Off the Pulpit: A true hero
By RABBI DAVID WOLPE
In 1930 Winston Churchill asked, “Can a nation remain healthy, can all nations draw together, in a world whose brightest stars are film stars?” That question is far more cogent today than it was when Churchill first asked. We are a culture that lionizes people who create clever mini-videos or run faster than the person next to them. Skill is confused with character, and children revere people who, whatever their gifts, are not role models.
Athletes and singers exist in the Torah as well. There is a great physical prodigy the Torah, his name is Samson. But he becomes a hero only when his spiritual stature matches his strength. There is a woman whose singing draws an entire nation into song. Her name is Miriam, and her song exalts not appetite, but God.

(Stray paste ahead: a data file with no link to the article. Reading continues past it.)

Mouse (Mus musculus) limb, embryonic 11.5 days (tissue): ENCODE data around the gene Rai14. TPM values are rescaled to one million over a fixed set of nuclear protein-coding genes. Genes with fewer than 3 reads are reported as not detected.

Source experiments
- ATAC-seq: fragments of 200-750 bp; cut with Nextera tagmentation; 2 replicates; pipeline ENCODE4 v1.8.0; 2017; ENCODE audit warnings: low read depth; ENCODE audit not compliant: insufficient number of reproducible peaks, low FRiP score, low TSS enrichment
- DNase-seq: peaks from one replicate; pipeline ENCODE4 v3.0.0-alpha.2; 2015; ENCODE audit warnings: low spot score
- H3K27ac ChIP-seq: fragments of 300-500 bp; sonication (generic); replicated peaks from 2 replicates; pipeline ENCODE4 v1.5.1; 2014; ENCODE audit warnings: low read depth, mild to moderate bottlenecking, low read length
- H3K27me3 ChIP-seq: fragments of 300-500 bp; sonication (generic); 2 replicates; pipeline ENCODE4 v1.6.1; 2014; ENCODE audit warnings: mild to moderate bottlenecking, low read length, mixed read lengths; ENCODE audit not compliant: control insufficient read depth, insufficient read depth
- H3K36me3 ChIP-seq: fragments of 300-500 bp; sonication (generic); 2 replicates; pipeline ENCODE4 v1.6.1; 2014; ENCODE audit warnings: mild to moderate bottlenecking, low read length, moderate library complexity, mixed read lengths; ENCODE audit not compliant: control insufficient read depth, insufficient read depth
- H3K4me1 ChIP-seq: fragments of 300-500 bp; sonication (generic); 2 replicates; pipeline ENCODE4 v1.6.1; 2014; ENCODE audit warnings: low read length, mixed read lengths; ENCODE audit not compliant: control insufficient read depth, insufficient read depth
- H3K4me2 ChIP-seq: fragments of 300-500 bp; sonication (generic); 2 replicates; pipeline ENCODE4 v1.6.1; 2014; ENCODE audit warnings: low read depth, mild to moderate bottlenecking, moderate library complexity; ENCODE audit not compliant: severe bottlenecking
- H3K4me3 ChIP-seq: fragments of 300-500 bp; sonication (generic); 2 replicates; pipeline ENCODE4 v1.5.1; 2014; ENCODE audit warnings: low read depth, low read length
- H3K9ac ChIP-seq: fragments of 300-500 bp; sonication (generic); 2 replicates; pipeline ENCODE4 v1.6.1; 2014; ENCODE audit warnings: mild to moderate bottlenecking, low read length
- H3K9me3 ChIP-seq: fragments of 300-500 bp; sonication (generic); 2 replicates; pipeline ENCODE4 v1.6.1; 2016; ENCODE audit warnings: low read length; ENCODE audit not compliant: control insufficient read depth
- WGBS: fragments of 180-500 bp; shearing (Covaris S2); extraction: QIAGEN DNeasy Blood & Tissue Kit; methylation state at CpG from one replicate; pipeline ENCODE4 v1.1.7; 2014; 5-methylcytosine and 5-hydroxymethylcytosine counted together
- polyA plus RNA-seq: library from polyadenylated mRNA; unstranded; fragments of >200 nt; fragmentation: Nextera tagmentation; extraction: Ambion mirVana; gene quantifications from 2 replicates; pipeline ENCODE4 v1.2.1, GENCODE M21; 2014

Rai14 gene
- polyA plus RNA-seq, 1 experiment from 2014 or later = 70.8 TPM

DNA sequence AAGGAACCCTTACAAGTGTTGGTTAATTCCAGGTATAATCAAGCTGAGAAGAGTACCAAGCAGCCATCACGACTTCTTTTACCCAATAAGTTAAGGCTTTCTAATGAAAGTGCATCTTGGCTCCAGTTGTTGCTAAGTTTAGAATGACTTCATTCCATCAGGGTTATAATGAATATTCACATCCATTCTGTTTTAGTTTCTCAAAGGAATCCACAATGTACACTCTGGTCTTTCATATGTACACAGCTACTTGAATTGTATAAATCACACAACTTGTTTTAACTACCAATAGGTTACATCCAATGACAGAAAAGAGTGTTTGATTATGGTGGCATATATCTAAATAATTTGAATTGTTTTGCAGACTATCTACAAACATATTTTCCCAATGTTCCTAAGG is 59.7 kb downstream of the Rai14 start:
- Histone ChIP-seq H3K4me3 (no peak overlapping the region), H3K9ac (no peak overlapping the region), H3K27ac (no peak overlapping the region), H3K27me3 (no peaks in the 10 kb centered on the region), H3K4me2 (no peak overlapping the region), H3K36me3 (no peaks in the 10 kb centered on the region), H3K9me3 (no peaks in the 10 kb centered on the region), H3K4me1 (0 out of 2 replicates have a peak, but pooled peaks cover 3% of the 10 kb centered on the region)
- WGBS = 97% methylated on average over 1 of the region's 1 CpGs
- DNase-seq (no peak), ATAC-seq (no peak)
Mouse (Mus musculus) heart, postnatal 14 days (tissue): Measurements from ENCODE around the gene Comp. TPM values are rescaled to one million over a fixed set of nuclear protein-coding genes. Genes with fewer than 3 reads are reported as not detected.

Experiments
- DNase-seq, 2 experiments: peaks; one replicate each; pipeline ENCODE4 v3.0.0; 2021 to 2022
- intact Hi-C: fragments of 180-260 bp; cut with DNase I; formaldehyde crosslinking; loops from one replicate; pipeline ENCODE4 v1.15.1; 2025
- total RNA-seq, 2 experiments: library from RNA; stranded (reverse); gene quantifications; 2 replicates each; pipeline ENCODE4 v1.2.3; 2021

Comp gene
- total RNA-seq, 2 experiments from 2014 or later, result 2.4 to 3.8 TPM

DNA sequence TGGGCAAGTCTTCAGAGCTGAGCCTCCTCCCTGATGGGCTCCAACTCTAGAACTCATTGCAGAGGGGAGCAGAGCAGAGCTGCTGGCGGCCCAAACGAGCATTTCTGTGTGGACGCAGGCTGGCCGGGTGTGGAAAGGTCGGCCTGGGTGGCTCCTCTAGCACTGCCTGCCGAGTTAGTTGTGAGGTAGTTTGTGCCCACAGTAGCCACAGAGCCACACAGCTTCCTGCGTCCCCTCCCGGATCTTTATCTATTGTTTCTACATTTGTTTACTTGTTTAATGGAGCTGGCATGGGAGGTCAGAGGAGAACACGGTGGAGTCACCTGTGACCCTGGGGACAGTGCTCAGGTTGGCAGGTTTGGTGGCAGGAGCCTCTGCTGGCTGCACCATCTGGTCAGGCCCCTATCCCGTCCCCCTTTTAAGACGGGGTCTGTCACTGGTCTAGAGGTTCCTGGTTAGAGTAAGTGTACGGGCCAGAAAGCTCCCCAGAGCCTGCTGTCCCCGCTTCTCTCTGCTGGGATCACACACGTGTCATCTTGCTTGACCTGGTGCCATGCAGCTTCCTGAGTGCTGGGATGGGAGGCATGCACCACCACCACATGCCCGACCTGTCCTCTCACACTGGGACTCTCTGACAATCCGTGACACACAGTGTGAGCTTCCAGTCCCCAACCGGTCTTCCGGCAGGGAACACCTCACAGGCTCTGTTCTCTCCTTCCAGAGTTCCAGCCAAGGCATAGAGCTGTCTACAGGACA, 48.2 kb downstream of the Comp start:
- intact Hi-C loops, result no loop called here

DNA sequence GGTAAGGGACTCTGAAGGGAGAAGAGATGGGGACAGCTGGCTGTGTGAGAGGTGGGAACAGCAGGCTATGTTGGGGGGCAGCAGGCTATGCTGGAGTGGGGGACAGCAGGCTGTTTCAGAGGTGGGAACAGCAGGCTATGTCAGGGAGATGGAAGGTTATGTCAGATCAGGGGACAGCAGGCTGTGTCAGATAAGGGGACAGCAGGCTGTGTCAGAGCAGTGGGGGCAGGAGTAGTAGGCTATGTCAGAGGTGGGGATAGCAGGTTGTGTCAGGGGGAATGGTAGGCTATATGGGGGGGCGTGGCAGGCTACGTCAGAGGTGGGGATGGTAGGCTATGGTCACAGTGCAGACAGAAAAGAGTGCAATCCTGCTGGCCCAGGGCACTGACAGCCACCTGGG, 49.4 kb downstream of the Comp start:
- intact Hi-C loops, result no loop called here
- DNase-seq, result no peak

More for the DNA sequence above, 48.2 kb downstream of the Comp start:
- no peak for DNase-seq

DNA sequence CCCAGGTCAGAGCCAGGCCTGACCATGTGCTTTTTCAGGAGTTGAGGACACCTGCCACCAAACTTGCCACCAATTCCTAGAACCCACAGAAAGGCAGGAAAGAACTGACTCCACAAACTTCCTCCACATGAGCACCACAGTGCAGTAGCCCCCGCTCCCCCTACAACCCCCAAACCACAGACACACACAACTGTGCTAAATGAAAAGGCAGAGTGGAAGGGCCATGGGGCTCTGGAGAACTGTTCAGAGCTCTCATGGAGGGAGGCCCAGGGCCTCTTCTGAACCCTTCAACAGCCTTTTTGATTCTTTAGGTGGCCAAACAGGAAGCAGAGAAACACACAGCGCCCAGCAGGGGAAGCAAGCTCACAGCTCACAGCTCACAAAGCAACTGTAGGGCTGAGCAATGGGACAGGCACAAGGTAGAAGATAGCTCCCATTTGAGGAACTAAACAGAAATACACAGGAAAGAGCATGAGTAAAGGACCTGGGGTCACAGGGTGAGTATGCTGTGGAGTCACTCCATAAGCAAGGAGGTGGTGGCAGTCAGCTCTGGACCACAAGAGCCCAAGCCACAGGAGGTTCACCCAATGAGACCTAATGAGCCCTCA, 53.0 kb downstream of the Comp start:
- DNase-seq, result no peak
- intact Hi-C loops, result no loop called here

The Rabbis advise us that a hero is one who can conquer himself. Heroism is shaped by accomplishment and moral force. Historian Daniel Boorstin writes: “The hero was distinguished by his achievement; the celebrity by his image or trademark. The hero created himself; the celebrity is created by the media. The hero was a big man; the celebrity is a big name.” To bring light and life to God’s world, to struggle for goodness, such things are the stuff of heroism.
(Rabbi David Wolpe is the senior rabbi of Sinai Temple in Los Angeles.)